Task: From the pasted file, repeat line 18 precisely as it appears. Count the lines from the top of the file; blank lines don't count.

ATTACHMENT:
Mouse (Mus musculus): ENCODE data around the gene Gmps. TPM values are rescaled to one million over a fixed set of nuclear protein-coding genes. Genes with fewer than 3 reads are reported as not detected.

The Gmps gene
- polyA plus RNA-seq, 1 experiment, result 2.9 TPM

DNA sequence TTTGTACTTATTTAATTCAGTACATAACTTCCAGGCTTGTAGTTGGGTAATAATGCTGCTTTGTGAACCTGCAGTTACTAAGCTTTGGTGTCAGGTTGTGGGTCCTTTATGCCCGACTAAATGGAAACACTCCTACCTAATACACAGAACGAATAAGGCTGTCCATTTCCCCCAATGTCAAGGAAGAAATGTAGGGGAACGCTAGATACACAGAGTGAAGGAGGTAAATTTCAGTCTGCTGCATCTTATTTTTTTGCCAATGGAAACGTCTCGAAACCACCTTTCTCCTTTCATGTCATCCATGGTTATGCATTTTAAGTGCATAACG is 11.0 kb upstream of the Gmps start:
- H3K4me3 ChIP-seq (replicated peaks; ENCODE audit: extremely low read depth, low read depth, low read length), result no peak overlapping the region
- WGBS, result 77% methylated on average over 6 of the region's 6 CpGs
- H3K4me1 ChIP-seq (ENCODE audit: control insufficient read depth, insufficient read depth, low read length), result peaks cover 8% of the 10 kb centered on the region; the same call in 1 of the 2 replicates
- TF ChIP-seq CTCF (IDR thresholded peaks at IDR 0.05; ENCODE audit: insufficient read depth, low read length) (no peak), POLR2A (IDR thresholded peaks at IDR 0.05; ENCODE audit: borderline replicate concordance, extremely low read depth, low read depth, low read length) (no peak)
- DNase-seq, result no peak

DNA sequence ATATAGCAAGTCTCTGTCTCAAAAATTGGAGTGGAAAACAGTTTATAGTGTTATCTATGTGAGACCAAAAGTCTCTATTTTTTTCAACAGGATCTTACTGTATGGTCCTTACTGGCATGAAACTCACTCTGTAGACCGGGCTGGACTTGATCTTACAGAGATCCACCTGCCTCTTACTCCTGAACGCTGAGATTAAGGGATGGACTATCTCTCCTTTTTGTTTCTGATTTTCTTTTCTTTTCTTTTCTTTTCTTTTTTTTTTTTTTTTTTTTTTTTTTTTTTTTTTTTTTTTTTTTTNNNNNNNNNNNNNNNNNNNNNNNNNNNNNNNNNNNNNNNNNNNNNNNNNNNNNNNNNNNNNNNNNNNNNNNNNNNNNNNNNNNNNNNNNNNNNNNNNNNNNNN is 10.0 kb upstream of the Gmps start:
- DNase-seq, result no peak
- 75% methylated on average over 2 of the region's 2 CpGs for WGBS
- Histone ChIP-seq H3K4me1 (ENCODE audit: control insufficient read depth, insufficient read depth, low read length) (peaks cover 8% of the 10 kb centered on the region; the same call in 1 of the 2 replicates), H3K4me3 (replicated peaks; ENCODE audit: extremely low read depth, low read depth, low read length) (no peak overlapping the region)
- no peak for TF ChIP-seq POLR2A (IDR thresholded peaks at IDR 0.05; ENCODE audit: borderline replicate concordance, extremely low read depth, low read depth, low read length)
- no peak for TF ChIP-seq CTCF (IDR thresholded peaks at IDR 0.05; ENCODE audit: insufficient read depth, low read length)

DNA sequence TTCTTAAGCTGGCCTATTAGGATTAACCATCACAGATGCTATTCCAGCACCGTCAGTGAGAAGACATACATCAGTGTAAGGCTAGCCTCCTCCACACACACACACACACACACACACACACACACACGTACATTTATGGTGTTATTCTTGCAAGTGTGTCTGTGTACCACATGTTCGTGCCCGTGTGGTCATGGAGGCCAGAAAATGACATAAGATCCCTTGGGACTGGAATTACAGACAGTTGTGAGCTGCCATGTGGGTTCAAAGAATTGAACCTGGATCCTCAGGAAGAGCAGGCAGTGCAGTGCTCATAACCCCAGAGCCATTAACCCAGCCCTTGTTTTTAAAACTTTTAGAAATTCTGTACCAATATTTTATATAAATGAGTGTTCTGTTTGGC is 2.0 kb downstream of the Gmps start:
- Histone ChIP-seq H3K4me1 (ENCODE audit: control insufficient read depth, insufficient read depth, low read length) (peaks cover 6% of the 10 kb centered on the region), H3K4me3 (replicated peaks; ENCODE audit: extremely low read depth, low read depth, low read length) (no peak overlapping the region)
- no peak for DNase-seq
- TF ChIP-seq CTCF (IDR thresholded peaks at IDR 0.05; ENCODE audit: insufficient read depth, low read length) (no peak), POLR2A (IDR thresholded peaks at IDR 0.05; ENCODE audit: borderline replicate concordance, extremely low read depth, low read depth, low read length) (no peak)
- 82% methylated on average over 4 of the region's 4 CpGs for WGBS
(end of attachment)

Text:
- no peak for DNase-seq